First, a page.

You don't want to have two batches of film developer where one batch is 10% more active than the other - unless of course you are developing by inspection :smile:.

    All it takes is one underdeveloped film, and any savings will be wasted.

    Matt
     
  11. dynachrome

    dynachrome Member

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    Mixing D-76

    To solve the problem of having to mix up too much developer at one time I suggest a solution involving two developers. For slow and medium speed films you can make up PC TEA. There is another thread on PC TEA active now. It is made up of phenidone, ascorbic acid (vitamin C) and triethanolamine (TEA). PC TEA is inexpensive and lasts a long time. It may be too grainy for some people with fast films. For the fast films you can make up D-23. D-23 is made of metol and sodium sulfite. It's easier to make than PC TEA or D-76 and a set of measuring spoons will give adequate accuracy when "weighing out" the two chemicals. D-23 is soft working and will give results which are similar to what you get with D-76. Buying powder film developers in 1 quart or 1 liter size is expensive. Buying in larger sizes may leave you with more then you can use right away.

    If you don't like mixing things yourself from scratch then HC-110 is a good choice. It lasts a long time if you mix up the working solution directly from the concentrate. Freestyle sells its own versionof HC-110 under the Kentmere name and that ay cost less than HC-110.
     
  12. Nicholas Lindan

    Nicholas Lindan Advertiser Advertiser

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    The general advice is don't do it.

    However, those who have done it report that they haven't encountered any problems.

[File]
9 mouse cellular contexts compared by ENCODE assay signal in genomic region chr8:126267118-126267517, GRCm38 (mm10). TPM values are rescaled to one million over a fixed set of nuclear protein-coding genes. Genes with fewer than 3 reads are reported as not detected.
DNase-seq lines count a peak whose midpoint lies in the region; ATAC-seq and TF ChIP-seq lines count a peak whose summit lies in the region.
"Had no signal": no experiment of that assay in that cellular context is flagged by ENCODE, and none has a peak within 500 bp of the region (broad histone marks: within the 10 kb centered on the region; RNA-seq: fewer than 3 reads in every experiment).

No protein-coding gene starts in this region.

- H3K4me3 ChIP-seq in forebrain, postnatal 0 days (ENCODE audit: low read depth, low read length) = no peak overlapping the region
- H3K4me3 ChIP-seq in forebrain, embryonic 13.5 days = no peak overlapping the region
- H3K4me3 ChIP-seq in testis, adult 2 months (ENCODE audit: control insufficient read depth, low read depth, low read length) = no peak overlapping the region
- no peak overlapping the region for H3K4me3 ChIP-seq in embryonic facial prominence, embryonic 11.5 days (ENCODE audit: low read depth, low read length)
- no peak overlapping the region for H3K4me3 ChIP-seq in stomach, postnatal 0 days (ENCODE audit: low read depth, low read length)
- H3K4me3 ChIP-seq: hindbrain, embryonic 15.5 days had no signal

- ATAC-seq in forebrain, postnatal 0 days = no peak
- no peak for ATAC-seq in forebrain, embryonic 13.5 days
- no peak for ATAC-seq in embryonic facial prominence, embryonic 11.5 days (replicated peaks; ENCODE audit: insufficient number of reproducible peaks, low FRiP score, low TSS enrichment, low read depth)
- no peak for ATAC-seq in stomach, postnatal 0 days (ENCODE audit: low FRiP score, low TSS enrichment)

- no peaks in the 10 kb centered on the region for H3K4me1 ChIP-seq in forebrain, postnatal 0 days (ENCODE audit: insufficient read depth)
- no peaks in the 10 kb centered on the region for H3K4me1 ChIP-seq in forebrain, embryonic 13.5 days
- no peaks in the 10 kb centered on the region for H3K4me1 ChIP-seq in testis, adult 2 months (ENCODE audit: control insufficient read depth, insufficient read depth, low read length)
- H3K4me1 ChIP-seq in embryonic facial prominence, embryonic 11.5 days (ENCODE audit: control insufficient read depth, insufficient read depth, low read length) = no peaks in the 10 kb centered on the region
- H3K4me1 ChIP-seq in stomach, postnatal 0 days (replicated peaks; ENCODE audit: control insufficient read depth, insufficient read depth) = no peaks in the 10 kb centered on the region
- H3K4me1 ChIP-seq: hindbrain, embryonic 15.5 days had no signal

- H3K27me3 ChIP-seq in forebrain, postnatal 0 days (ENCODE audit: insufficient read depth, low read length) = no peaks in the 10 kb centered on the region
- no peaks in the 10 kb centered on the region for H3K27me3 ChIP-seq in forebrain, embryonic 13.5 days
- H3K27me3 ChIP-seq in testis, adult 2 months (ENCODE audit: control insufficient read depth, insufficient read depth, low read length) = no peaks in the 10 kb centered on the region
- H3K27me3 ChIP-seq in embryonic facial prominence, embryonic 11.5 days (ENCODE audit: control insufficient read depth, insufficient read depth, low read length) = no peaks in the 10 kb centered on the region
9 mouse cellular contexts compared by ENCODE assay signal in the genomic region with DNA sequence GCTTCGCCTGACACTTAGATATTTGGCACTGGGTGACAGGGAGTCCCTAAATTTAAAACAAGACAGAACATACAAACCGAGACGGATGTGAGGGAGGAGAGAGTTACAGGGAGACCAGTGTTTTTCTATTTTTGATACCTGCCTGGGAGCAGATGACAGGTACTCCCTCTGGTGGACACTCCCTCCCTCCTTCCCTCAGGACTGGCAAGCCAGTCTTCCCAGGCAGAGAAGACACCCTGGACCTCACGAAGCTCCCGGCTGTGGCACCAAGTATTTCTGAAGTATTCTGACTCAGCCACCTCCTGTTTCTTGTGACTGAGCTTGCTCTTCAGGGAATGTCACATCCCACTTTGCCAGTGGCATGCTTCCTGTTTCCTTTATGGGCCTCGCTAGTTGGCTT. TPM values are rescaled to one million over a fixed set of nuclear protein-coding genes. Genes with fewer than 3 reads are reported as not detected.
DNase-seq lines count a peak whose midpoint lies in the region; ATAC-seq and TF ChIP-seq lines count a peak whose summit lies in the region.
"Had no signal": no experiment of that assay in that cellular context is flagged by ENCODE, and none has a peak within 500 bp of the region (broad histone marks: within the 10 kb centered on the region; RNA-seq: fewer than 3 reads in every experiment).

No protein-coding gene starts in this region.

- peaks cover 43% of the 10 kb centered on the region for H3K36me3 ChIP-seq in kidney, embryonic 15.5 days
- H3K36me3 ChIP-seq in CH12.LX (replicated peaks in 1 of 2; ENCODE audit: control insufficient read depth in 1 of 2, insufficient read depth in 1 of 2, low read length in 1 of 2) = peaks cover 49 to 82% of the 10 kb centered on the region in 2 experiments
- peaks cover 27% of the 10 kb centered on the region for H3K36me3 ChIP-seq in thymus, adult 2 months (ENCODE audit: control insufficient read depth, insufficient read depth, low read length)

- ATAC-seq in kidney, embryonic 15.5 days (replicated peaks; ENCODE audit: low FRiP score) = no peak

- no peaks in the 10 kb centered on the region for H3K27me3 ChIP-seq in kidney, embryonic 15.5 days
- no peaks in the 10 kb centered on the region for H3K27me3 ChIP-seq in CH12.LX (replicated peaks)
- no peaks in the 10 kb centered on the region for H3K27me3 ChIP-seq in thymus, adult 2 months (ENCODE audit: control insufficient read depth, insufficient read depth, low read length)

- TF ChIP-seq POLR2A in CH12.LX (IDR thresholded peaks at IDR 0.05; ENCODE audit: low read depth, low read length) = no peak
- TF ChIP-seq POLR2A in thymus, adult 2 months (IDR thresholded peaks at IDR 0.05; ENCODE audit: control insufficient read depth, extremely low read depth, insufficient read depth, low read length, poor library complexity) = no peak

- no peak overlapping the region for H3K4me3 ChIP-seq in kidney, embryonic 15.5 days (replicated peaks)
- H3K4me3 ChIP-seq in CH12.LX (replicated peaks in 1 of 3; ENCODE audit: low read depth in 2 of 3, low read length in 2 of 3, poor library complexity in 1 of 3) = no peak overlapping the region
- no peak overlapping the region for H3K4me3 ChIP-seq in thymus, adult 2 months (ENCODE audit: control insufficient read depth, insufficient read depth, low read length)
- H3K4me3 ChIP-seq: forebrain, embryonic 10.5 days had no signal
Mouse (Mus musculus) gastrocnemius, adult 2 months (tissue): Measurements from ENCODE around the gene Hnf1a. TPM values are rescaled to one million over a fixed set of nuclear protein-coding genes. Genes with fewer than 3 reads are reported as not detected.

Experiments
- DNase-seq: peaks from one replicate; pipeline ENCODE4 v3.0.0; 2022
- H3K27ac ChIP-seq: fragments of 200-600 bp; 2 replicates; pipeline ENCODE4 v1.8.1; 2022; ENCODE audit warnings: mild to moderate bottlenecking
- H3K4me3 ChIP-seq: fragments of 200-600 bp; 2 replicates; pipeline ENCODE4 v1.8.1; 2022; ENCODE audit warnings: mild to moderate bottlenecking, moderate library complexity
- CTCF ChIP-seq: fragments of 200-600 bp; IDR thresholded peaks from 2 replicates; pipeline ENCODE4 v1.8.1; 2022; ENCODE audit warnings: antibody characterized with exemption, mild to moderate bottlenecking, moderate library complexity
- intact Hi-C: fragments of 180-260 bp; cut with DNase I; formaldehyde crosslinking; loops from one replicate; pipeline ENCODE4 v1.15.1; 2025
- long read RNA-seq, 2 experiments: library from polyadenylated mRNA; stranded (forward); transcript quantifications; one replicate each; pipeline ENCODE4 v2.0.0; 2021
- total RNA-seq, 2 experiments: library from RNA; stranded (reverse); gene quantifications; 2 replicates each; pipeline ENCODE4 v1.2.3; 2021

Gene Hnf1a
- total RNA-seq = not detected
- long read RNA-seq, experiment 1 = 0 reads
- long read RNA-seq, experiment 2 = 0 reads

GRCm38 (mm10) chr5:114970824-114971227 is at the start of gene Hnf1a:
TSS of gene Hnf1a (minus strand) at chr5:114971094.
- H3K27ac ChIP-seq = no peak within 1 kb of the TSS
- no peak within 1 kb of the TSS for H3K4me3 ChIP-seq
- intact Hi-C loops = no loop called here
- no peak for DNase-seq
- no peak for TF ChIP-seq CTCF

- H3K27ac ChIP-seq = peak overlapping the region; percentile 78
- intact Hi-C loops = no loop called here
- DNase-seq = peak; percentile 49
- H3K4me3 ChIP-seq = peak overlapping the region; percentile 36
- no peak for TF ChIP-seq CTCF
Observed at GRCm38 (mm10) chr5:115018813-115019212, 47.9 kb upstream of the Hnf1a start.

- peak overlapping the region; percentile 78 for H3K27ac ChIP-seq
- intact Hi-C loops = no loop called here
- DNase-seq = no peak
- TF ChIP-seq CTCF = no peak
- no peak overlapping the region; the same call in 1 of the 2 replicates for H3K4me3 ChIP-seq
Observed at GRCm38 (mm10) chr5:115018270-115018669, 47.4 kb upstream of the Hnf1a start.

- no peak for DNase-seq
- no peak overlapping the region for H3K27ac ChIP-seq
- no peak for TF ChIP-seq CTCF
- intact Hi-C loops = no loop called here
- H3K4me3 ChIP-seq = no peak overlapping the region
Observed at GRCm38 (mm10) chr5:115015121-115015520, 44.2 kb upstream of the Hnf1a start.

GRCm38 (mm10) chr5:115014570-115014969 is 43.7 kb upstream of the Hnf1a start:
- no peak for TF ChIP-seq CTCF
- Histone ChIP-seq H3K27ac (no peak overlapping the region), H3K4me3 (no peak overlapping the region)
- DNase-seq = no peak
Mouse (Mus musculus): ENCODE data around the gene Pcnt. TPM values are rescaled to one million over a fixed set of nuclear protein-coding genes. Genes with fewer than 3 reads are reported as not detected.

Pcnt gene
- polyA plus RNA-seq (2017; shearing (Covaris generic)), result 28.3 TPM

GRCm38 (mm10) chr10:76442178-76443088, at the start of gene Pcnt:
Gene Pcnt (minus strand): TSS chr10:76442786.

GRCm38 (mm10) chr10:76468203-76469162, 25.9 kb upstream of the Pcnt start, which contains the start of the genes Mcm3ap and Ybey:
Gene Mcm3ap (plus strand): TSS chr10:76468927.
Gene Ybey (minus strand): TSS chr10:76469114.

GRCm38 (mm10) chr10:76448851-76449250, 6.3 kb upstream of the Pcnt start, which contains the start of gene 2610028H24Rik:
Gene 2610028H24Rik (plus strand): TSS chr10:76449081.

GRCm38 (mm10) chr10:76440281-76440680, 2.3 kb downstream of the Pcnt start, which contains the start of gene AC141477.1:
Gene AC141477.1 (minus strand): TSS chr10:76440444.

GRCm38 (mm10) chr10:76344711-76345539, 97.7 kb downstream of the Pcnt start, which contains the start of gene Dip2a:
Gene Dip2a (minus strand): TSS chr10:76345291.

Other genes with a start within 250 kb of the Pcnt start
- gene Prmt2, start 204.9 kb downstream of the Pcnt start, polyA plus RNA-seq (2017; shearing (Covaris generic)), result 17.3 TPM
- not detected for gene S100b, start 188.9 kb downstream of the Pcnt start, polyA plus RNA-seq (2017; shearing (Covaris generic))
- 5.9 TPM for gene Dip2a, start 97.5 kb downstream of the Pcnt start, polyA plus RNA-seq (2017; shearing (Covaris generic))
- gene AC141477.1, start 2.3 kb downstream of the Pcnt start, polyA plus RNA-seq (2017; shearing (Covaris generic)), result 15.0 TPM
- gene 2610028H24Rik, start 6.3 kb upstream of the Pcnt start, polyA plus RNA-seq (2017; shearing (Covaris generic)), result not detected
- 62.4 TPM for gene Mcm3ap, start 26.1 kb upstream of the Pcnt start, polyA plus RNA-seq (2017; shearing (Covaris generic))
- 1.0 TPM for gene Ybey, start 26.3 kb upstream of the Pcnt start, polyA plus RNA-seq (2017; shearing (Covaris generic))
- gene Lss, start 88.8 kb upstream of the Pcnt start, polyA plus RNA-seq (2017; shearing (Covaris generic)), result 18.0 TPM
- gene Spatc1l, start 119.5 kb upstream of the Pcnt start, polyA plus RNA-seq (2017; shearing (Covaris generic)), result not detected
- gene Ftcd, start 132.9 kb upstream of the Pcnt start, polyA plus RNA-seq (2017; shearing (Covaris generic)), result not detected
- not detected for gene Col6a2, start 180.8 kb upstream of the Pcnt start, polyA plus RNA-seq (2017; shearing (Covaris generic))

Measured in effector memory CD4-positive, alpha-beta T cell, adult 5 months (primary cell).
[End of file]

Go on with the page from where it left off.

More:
I haven't done it - I store commercial developer in 1 liter bottles or mix small batches as needed from scratch chemicals. I don't know the powder will keep any better than the stock solution - I have had D-76 last a year in Nalgene bottles.

    YMMV
     
  13. alanrockwood

    alanrockwood Member

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    Here's a plan. Mind you, I haven't actually tried this, so it is theoretical.

    First, mix the powder as best you can by whatever method you think is best.

    Next, pour it into a big pile.

    Next, find yourself a small spoon or scoop.

    Next, fill the spoon.

    Next, pour the spoonfull into a another location away from the pile. Let's call it location 1.

    Next, fill the spoon again.

    Next, pour it into location two.

    Keep doing this until you have several new piles. Let's say four for sake of discussion.

    Next, take another spoonfull and pour it into the pile at location 1. Now you have two scoops in location 1.

    Now, put another scoop into the pile at location 2.

    I think you are getting the idea.

    This will divide the original pile up into several new smaller piles of developer. It should produce a pretty uniform composition between the piles, even if the original pile was somewhat inhomogeneous.
     
  14. fschifano

    fschifano Member

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    Don't do it. It's not a good idea. Getting an even distribution of all the components that make up the developer may or may not be a problem, but that doesn't matter. As sold, the developer is packaged in an airtight envelope with an dry and inert gas. Once you open the package, the contents are exposed to oxygen and moisture which will start to degrade the developer in short order. It will last longer if you mix the whole thing up as directed, and seal it up in 1L or smaller bottles that are full to the brim. Do that and the developer will last at least 6 months and likely more than that. Partially full bottles don't last as long, but you should be able to finish them up before they start to go off in a couple of months.